writable: true,
enumerable: true
},
numOfPages: {
value: 188,
configurable: true,
writable: true,
enumerable: true
},
printTheBookInfo: {
value: function() {
return `The "${this.title}" written by ${this.author} was published in ${this.published} and has ${this.numOfPages} pages.`
},
configurable: true,
writable: true,
enumerable: true
}
})
// Log the content of myBookObj
// Note: any property with 'enumerable' attribute
// set to 'false' is not visible for console.log()
console.log(myBookObj)
// {
// title: 'Critique of Practical Reason',
// author: 'Immanuel Kant',
// published: '1788',
// numOfPages: 188
// }
// Log the author of the myBookObj object
console.log(myBookObj.author)
// 'Immanuel Kant'
// Call printTheBookInfo method
myBookObj.printTheBookInfo()
// 'The "Critique of Practical Reason" written by Immanuel Kant was published in 1788 and has 188 pages.'

Creating objects with object literal

The third way is using object literal, also known as object initializer. This is, by far, the simplest way to create objects in JavaScript. You, again, start with declaring a variable. Next steps depend on what do you want to do next. You can either assign that variable an empty object (empty curly brackets, {}).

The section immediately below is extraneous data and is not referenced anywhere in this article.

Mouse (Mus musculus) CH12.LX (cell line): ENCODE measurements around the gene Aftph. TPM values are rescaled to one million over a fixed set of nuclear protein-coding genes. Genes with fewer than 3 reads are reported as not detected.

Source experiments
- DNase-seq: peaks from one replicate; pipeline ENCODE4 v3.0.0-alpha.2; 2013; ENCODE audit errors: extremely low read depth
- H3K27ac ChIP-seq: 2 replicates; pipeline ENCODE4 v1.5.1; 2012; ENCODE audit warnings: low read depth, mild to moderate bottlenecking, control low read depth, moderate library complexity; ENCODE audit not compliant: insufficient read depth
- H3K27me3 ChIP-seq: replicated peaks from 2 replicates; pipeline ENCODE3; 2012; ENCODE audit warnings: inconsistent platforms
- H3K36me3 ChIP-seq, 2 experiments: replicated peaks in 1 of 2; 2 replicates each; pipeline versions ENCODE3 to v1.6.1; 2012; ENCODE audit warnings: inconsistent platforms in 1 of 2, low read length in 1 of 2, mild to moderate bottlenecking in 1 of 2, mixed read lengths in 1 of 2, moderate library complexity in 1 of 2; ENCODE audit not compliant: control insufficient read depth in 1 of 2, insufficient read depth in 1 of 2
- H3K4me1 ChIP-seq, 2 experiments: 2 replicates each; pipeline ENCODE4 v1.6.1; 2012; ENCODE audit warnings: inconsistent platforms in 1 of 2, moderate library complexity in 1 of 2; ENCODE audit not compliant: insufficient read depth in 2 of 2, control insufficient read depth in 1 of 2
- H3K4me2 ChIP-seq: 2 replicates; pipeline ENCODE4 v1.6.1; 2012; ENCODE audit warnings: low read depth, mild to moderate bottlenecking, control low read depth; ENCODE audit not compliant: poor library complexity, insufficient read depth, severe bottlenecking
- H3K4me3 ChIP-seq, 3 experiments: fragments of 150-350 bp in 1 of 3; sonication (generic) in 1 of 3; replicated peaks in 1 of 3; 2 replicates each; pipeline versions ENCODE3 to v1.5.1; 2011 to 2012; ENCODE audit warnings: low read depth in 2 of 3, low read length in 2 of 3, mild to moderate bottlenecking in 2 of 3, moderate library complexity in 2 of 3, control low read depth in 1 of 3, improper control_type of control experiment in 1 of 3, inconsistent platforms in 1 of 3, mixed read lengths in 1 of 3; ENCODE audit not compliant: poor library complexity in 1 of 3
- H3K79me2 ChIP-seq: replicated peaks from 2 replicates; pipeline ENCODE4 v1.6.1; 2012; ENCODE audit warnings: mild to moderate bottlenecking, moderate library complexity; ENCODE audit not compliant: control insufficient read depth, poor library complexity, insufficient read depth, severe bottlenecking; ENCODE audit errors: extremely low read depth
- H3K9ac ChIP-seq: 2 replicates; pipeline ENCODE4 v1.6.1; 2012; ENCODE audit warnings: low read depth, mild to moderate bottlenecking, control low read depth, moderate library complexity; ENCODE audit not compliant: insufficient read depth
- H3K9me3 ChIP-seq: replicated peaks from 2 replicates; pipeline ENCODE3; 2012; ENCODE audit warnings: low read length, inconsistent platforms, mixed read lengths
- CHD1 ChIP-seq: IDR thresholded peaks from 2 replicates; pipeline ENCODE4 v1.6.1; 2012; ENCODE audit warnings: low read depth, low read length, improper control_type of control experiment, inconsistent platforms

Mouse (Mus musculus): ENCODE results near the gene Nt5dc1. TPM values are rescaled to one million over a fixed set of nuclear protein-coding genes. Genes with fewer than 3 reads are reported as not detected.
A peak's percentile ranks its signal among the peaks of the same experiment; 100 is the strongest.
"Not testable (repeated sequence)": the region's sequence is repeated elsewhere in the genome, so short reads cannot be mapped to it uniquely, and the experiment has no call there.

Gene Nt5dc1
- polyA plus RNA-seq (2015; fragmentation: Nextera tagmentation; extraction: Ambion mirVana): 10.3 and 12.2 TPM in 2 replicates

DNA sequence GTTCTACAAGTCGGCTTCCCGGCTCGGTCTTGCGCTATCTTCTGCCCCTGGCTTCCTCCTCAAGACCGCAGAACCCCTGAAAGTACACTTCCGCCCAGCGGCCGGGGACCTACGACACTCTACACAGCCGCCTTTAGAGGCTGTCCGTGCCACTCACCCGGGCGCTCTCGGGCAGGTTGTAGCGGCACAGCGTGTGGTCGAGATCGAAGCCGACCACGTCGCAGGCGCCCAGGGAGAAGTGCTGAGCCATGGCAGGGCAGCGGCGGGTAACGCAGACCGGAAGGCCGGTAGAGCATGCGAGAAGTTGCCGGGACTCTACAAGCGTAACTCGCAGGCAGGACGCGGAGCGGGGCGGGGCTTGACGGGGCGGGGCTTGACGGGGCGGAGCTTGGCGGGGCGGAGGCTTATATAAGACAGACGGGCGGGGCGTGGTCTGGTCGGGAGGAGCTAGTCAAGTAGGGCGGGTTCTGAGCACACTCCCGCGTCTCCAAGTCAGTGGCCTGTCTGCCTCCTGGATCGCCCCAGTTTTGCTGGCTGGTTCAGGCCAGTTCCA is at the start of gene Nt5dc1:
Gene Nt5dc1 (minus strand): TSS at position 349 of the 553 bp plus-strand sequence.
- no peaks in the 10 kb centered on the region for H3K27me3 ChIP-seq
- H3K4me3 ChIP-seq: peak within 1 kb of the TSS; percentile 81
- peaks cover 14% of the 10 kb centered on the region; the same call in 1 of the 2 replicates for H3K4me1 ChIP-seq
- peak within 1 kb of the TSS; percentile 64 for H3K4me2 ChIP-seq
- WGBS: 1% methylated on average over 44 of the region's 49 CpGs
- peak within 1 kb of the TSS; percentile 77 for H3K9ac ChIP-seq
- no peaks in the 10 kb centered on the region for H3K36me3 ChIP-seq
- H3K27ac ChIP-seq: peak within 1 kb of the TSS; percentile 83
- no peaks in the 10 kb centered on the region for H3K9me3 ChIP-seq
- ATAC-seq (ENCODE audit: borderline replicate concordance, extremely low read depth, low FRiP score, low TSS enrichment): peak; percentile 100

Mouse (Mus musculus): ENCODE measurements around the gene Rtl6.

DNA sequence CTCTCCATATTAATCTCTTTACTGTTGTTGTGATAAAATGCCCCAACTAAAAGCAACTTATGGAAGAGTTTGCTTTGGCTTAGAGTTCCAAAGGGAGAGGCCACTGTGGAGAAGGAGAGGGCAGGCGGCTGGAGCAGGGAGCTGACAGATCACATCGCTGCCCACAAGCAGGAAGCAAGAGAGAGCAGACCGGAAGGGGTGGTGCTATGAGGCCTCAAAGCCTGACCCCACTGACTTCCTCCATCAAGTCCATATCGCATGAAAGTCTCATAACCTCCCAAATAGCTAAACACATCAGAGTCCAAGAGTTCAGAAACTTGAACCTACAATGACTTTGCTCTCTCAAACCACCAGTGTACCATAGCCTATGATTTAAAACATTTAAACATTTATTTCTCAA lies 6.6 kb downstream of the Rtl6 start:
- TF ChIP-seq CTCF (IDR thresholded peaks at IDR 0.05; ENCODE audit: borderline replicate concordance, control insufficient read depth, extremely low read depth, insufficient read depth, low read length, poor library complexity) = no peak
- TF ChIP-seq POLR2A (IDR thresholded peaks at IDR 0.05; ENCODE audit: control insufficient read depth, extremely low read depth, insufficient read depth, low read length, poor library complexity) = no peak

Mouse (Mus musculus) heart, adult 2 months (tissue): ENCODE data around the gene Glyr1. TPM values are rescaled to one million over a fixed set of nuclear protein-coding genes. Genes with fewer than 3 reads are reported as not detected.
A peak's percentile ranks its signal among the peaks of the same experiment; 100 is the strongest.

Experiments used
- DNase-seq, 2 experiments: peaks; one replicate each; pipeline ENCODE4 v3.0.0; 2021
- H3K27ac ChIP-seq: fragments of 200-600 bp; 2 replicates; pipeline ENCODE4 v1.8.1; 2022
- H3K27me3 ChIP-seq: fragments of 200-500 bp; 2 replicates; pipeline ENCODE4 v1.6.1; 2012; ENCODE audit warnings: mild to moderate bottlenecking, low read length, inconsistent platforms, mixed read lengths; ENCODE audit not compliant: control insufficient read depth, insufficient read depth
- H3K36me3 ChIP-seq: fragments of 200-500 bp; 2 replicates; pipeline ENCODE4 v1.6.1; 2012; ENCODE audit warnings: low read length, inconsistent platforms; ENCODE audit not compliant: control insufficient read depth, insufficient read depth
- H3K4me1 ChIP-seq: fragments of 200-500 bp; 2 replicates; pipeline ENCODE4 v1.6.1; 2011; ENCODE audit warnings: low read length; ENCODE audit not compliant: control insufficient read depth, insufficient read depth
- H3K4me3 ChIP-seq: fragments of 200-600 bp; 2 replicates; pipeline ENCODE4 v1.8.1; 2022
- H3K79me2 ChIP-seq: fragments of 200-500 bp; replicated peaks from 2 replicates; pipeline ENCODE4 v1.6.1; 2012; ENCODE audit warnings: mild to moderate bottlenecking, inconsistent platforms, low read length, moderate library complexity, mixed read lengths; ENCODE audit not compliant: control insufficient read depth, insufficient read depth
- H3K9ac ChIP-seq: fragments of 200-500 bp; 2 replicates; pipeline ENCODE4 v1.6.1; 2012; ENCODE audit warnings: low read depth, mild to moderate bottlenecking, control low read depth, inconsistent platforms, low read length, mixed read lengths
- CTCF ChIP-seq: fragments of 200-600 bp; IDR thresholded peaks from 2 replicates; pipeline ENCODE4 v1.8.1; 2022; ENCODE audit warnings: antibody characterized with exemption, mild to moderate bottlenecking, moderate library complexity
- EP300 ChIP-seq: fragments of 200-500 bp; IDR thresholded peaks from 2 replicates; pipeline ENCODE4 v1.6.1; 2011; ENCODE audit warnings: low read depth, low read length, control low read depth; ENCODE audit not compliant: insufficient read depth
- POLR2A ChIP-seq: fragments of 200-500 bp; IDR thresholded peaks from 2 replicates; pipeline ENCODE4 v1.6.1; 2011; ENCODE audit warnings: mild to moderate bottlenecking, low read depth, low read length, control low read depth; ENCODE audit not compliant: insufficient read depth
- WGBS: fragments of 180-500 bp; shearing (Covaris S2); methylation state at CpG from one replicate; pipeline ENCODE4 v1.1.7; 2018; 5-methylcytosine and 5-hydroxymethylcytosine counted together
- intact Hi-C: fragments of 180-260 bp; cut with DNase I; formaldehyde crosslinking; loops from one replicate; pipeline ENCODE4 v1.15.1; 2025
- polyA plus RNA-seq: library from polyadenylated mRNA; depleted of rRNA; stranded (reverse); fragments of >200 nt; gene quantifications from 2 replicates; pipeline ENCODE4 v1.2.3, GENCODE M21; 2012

Another thing you can do is adding some properties right away. This is one thing I like on object literal. You don’t have to create an empty object and add properties in next step. You can do both, at the same time, create object with properties. When you want to add some properties you add them inside the curly brackets: let myObj = { prop: 'value'}.

True, you can do this, adding properties and creating new objects at the same time, also with the Object.create() method. However, the syntax of object literal is much easier and amount of code much smaller. One downside is that you can’t use configurable, enumerable, writable and value attributes. Hmm, do you really need them?

// Create new object with object literal
const myBookObj = {
title: 'Critique of Practical Reason',
author: 'Immanuel Kant',
published: '1788',
numOfPages: 188,
printTheBookInfo: function() {
return `The "${this.title}" written by ${this.author} was published in ${this.published} and has ${this.numOfPages} pages.`
}
}
// Log the content of myBookObj
console.log(myBookObj)
// {
// title: 'Critique of Practical Reason',
// author: 'Immanuel Kant',
// published: '1788',
// numOfPages: 188
// }
// Log the publishing date of the myBookObj object
console.log(myBookObj.published)
// '1788'
// Call printTheBookInfo method
myBookObj.printTheBookInfo()
// 'The "Critique of Practical Reason" written by Immanuel Kant was published in 1788 and has 188 pages.'

Creating objects with constructor

The fourth way is using constructor. The “constructor” name may sound more complicated than it actually is. Don’t let it scare you. Constructor is just a fancy name for a function. These constructor functions allows you to create something like a blueprint, with specific properties.